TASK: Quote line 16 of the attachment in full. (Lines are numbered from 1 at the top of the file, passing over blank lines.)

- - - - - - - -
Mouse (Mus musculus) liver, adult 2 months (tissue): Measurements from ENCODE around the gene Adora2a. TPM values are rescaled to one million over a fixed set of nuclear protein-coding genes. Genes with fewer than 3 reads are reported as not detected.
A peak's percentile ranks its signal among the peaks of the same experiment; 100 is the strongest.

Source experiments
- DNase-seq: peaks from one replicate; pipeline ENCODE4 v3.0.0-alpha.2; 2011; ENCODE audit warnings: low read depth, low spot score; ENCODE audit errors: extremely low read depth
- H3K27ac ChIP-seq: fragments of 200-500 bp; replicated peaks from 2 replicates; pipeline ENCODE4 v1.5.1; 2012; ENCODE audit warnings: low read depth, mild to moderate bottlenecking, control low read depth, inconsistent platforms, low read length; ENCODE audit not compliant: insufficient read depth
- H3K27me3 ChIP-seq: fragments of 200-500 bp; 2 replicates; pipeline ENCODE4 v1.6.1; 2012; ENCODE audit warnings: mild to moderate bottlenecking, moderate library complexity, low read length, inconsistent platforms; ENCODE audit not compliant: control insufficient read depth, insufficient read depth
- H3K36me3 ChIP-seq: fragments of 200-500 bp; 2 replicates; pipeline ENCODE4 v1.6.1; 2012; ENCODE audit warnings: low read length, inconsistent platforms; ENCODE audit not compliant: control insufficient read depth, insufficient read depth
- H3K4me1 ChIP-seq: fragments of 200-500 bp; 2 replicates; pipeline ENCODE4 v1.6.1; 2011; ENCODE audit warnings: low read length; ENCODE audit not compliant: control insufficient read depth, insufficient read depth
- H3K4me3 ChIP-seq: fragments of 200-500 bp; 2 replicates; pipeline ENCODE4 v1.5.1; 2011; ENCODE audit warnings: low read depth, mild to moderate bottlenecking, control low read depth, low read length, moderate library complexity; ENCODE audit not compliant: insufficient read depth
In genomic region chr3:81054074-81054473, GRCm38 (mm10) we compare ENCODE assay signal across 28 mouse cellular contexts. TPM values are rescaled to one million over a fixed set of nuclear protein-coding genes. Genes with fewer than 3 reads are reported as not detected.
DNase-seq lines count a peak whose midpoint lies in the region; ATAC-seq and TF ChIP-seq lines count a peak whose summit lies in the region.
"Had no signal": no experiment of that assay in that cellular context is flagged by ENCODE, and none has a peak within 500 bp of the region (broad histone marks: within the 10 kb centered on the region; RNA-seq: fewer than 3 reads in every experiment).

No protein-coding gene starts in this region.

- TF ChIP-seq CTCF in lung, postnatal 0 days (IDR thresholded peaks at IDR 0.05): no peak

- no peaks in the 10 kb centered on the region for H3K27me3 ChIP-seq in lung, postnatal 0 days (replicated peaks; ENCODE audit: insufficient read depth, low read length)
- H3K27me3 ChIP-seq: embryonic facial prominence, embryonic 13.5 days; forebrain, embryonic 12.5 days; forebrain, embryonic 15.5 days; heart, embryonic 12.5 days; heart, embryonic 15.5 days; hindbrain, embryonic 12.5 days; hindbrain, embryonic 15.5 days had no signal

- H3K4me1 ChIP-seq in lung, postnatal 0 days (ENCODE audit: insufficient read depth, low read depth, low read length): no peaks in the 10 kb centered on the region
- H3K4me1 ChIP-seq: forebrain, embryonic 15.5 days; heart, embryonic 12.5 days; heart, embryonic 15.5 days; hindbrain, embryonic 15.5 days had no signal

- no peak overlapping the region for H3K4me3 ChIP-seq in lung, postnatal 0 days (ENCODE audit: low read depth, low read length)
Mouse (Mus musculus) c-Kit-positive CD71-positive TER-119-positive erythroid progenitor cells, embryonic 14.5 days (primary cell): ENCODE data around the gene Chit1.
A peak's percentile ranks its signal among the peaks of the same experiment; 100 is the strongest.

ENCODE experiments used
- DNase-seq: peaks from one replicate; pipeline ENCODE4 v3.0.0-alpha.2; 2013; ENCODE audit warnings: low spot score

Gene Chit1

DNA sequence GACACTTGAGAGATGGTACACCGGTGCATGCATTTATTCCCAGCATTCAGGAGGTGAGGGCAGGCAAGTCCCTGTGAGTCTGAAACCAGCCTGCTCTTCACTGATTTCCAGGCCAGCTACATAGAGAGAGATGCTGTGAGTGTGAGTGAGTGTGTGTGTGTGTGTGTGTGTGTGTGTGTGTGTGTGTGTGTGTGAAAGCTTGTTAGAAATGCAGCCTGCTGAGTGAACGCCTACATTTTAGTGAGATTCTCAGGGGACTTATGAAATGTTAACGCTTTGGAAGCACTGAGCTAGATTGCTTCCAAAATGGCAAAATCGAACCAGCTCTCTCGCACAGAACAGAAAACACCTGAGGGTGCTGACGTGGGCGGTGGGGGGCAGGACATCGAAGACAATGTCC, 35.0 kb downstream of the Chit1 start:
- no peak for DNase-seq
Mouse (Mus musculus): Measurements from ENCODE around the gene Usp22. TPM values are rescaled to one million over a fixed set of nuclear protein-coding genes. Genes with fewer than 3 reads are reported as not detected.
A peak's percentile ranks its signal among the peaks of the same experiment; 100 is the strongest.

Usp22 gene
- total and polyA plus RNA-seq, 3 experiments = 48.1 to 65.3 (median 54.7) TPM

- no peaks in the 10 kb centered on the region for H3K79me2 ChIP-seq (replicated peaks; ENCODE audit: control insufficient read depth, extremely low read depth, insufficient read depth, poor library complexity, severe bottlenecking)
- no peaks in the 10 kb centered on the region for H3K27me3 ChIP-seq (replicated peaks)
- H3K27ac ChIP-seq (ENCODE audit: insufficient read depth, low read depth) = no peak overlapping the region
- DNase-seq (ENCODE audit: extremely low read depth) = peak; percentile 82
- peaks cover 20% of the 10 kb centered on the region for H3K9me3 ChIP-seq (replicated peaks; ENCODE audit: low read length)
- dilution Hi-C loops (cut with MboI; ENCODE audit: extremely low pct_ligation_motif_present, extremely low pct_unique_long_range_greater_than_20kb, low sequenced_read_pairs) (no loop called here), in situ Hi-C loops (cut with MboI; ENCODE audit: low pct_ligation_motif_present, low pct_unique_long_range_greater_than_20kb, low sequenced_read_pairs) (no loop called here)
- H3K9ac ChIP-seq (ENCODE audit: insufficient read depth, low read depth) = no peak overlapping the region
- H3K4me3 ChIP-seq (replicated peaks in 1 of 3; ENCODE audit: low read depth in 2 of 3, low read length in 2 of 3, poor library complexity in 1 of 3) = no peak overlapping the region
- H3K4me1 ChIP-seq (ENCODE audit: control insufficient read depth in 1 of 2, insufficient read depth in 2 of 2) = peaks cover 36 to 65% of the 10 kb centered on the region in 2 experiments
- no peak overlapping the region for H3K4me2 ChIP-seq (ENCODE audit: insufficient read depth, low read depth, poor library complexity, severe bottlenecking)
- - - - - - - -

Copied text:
- H3K27me3 ChIP-seq: embryonic facial prominence, embryonic 13.5 days; forebrain, embryonic 12.5 days; forebrain, embryonic 15.5 days; heart, embryonic 12.5 days; heart, embryonic 15.5 days; hindbrain, embryonic 12.5 days; hindbrain, embryonic 15.5 days had no signal